Yeah, we are. It’s been going well. It’s always pretty stressful when you work with new people, and you don’t know how they’re going to interpret your material and mix everything down, but we went to Music City Studios in West Monroe, and Scott over there was amazing. He got us with an engineer who I felt was in touch with us, his name is Cody Codine Oliphant, and the first cuts feel pretty good. I’m looking forward to getting the whole shebang done.
When the album is finished, and you begin the cycle of distributing it, will you be doing so online through bandcamp, or are you trying to get a record label for it?
I’m of the new school when it comes to that, because record labels don’t serve the same purpose that they did twenty years ago, and with the development of the internet, a lot of their power is taken away in terms of distribution. Kids in China can download my songs right now. So, to me the real value in a label is their ability to promote you, and their ability to facilitate you on the road. I would love to be signed to a label, but only if it was the right situation, because between bandcamp and reverb nation, you can do everything yourself. You can go to the library of congress and copyright your songs. You can file for a business license and make a publishing company, you can do a lot of these things on your own, so I’m kind of not in any rush and open to both ways, whether it is through a label or totally internal is fine with me.
Are you going to be doing any hardcore touring in the future?
That’s the plan, but it’s important not to put the cart before the horse in terms of promotion and stuff. Right now we’re working on a college radio campaign to build awareness up, and give us a gauge of where we’re playing and where would be good to go and play. College radio is a really valuable tool to bands trying to make it, because students run it, and students decide what to play, so we’re really trying to work on tightening up and trying to be as professional as possible so big opportunities don’t pass us up.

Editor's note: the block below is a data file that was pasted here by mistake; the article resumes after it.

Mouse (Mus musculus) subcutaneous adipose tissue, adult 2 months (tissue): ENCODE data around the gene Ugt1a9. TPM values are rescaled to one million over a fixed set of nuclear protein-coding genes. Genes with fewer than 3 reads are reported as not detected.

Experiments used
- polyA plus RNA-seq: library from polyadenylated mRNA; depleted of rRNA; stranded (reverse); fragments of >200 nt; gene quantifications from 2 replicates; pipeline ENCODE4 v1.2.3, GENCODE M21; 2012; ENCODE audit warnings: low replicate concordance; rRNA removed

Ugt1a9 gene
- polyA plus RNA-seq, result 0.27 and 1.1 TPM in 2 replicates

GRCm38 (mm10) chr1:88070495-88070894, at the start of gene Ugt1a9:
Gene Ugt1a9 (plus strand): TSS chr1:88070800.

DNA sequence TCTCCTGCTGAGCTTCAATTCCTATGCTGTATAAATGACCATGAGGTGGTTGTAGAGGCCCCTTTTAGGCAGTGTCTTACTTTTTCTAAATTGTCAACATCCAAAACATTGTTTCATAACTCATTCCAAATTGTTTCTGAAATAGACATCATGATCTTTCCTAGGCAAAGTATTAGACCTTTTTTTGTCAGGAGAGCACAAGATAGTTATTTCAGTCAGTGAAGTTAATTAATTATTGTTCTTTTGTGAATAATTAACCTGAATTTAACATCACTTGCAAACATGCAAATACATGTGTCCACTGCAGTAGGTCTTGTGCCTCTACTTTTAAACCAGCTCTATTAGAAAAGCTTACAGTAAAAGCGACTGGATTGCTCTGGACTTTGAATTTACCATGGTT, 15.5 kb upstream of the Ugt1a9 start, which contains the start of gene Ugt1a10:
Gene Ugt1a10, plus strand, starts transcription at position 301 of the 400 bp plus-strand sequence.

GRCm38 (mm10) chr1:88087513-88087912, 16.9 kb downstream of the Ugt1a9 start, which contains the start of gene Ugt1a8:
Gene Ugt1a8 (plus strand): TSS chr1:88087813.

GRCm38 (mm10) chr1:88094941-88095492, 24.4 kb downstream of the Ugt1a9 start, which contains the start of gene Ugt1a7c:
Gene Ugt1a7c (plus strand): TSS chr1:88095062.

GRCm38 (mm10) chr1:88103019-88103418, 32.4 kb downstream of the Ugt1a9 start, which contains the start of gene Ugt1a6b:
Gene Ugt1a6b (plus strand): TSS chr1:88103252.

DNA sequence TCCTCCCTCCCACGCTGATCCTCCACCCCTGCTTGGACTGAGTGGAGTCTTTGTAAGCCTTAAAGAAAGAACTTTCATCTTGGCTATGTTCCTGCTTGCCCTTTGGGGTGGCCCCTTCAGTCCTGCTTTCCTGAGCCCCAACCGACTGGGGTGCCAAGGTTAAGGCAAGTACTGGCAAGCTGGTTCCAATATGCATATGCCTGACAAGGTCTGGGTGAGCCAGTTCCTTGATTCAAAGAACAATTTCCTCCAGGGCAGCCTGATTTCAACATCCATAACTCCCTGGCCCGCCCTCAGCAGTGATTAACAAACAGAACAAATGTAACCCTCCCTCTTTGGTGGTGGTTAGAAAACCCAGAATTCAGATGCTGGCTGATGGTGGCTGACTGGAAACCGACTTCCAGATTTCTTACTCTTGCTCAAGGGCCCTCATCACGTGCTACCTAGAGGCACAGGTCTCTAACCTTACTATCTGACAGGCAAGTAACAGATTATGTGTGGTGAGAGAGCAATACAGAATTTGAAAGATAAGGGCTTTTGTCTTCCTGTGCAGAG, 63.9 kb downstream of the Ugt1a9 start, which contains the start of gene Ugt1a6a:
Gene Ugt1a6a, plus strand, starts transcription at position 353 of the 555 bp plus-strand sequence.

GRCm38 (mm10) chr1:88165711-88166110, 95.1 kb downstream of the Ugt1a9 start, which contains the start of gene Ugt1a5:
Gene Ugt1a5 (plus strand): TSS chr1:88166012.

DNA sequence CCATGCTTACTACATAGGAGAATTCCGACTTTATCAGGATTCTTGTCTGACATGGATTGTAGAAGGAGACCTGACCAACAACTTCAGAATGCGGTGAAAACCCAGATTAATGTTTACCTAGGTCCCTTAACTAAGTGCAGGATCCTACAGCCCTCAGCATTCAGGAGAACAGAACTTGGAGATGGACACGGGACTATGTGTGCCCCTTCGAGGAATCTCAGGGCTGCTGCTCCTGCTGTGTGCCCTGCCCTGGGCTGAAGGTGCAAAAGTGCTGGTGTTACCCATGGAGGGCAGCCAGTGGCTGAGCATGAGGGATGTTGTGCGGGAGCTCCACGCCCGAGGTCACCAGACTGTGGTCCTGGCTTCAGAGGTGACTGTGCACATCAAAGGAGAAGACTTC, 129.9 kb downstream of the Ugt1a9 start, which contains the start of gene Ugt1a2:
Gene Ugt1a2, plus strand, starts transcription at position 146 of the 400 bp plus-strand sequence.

So, if you were asked by someone who’s never heard your band, to describe your sound, what would you tell them?
I would tell them it’s like progressive blues. Grunge rocky at times, a garage rocky type thing at times, and very groovy.
Who are the people that inspired you the most to start playing music, or even the type of music that you’re doing right now?
I would say there’s one family in particular. The whole desert rock scene out west really influenced me and Johnnie Hollis–the other co-founder of the band–and they just left a mark on us, hearing the way they arrange their songs, the beats, the guitar tone and the family kind of spread out from there. All those bands like Queens of the Stone Age, Eagles of Death Metal and Kyuss. Also bands like Nine Inch Nails, System of a Down and Rage against the Machine.
If you could pick any 3 bands to go on tour with, who would it be?
If we were in a perfect world, I would ask from the local scene, Gatorbait or Flea Circus. I was also thinking The Vidrines or Electric Sermon. If I could go on tour and open for anybodythough, it would have to be the Eagles of Death Metal or Arctic Monkeys.
If you could have written any song ever, what would it be and why?
I would say “Song for the Dead” by Queens of the Stone Age.